Durability Study Partially Saturated Fly Ash Blended Cement Concrete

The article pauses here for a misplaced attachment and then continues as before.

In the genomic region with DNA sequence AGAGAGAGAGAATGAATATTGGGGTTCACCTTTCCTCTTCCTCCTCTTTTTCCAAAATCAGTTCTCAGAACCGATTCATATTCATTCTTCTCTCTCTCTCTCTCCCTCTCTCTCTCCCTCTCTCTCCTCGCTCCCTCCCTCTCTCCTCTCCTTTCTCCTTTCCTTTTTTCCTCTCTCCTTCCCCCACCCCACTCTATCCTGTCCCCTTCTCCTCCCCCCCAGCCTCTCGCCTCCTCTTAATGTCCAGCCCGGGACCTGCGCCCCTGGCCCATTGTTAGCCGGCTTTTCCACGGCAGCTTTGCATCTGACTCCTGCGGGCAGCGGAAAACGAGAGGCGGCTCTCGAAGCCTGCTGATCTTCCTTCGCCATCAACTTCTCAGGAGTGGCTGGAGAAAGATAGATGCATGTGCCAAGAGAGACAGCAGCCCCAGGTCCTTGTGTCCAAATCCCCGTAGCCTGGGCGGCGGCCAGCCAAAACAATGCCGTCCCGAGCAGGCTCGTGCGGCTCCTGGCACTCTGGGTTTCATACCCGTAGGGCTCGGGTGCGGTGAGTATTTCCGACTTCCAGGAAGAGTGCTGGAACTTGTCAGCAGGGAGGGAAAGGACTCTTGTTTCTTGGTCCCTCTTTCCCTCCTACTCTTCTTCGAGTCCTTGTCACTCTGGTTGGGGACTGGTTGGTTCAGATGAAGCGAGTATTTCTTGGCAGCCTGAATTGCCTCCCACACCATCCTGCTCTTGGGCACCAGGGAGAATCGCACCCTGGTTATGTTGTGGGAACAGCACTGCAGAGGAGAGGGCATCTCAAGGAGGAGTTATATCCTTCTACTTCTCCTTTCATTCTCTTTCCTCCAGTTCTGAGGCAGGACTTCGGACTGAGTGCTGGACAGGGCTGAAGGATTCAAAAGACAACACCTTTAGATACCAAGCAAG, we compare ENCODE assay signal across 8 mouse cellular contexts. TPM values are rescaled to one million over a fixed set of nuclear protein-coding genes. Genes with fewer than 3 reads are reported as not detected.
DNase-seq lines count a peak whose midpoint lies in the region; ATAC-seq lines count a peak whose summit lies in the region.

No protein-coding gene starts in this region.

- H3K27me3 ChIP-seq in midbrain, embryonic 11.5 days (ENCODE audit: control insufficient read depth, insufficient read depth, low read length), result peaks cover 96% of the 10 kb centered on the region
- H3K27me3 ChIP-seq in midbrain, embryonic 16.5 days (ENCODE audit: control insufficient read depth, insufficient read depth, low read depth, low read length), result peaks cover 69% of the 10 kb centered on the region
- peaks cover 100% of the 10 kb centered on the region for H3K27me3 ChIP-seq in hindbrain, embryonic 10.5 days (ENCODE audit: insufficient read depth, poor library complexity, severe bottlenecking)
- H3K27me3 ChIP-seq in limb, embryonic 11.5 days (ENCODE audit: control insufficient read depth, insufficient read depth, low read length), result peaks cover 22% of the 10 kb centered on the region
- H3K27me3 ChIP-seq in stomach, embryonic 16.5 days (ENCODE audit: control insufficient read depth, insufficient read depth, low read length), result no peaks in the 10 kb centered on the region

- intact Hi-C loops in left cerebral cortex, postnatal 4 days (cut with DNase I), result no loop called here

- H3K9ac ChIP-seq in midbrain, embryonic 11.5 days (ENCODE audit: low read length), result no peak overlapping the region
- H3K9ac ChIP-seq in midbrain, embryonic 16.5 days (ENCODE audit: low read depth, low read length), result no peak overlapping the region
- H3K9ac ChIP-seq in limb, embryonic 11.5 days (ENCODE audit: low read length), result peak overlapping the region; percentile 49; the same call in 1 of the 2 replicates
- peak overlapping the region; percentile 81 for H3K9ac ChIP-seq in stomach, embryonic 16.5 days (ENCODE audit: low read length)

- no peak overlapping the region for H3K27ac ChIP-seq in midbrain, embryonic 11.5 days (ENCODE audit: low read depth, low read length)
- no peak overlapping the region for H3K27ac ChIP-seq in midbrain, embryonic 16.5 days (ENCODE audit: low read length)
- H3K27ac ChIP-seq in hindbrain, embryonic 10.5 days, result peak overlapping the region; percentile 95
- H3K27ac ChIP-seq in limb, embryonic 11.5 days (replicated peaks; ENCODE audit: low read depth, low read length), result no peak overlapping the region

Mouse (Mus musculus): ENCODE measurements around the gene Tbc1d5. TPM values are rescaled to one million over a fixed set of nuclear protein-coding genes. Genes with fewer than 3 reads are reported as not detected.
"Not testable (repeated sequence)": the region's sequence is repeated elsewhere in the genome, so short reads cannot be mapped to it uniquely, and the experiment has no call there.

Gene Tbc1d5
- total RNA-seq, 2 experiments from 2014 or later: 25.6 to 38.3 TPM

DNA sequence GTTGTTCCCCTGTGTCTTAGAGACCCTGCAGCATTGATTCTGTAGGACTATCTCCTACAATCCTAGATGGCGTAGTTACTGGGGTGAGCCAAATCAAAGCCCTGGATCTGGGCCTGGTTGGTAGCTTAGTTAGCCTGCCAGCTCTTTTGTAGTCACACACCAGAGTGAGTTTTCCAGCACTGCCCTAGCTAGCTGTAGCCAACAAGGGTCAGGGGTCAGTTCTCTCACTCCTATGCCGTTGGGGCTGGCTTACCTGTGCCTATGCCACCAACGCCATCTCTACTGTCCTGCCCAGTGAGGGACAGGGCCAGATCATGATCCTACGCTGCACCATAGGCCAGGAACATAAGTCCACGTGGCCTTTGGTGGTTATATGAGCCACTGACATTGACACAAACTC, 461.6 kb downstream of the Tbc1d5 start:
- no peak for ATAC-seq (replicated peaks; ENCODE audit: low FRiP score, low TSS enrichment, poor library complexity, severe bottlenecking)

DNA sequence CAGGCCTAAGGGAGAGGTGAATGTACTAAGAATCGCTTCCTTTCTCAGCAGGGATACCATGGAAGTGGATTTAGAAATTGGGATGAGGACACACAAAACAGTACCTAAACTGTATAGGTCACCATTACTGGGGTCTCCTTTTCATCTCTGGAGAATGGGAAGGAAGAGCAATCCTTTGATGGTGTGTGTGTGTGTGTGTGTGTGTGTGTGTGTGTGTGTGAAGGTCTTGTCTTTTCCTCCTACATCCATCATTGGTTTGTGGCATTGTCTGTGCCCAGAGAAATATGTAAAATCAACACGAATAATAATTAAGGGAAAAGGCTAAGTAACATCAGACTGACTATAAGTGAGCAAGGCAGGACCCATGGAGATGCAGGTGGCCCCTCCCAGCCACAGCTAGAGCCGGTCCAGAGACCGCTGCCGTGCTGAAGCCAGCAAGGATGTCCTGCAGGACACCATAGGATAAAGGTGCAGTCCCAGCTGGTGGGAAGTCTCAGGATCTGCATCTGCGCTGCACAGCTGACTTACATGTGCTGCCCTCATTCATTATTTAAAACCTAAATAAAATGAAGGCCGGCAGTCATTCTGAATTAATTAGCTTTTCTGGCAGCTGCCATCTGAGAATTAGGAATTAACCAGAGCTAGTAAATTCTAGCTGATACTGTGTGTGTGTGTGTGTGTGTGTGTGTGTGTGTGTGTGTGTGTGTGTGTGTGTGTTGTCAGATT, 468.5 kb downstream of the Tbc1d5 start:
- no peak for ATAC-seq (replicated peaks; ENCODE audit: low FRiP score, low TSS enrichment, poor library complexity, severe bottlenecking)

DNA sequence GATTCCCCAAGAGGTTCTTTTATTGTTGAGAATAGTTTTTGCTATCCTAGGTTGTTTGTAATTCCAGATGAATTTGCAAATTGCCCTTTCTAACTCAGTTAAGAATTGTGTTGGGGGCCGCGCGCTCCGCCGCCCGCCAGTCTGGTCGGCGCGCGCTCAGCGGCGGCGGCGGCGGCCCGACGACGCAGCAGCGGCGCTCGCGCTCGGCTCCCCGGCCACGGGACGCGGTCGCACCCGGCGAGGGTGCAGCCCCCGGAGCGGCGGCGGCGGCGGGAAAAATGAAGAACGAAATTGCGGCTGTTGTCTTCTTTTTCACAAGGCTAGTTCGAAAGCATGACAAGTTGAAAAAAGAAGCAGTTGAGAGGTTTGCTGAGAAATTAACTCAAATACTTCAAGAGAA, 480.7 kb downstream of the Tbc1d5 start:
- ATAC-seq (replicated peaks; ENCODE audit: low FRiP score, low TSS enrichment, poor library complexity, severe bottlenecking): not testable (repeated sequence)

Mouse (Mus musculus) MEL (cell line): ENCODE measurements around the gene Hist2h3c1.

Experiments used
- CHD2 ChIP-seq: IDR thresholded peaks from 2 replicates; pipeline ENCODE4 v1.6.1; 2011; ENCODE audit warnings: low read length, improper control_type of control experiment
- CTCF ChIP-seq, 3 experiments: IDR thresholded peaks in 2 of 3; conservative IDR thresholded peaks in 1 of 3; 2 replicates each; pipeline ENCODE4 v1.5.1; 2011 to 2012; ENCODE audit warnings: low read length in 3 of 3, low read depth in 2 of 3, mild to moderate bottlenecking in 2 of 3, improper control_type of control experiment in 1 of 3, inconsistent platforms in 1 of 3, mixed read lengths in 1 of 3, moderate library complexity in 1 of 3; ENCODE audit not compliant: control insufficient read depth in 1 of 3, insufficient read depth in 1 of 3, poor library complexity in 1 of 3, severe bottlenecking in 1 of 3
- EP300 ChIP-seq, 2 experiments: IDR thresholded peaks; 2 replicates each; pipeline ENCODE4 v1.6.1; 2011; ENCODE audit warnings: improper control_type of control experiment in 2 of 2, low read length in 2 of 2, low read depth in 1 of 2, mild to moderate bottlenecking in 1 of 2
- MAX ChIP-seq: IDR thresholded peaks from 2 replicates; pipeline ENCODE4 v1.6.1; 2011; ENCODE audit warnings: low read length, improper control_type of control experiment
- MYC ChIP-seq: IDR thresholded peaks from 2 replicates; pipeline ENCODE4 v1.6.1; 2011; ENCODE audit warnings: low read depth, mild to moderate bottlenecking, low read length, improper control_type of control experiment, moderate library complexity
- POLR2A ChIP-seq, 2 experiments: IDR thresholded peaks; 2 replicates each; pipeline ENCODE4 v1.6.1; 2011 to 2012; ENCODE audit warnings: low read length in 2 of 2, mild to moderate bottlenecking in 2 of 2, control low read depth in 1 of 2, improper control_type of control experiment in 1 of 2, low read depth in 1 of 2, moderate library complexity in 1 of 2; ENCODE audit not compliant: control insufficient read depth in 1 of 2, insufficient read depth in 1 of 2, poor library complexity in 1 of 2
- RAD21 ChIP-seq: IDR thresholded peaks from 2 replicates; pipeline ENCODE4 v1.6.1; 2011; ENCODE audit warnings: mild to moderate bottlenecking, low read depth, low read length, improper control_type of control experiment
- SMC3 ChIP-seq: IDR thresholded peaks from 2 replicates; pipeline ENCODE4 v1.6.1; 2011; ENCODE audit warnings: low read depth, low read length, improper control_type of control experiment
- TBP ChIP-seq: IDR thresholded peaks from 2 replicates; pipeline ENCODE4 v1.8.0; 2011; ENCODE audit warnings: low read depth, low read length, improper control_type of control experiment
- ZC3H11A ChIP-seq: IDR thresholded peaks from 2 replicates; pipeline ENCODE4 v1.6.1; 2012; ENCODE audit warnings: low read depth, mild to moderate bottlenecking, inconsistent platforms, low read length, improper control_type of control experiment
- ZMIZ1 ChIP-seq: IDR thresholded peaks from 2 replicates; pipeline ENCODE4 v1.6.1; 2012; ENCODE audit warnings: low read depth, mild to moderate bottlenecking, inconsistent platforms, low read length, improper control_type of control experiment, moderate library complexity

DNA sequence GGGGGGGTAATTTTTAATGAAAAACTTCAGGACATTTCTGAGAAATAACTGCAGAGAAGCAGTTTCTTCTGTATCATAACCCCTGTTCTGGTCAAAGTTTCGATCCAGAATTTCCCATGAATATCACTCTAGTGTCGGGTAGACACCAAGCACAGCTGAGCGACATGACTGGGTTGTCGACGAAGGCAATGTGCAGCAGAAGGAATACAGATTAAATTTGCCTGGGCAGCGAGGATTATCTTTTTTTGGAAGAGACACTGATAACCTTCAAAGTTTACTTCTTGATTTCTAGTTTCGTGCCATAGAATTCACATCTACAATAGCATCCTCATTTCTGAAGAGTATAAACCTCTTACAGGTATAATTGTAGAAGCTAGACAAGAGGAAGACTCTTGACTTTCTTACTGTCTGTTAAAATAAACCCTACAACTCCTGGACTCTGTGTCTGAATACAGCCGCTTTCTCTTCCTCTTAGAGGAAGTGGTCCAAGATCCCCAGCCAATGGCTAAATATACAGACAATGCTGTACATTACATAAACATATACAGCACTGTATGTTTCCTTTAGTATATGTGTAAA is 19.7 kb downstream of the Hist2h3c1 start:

This paper presents the experimental results of the investigation of various properties related to the durability and longterm performance of mortars made of Fly Ash blended cement, FA and Ordinary Portland cement, OPC. The properties that were investigated in an experimental program include; equilibration of specimen in different relative humidity, determination of total porosity, compressive strength, chloride permeability index, and electrical resistivity. Fly Ash blended cement mortar specimens exhibited 10% to 15% lower porosity when measured at equilibrium conditions in different relative humidities as compared to the specimens made of OPC mortar, which resulted in 6% to 8% higher compressive strength of FA blended cement mortar specimens. The effects of ambient relative humidity during sample equilibration on porosity and strength development were also studied. For specimens equilibrated in higher relative humidity conditions, such as 75%, the total porosity of different mortar specimens was between 35% to 50% less than the porosity of samples equilibrated in 12% relative humidity, consequently leading to higher compressive strengths of these specimens.A valid statistical correlation between values of compressive strength, porosity and the degree of saturation was obtained. Measured values of chloride permeability index of fly ash blended cement mortar were obtained as one fourth to one sixth of those measured for OPC mortar specimens, which indicates high resistance against chloride ion penetration in FA blended cement specimens, hence resulting in a highly durable mortar.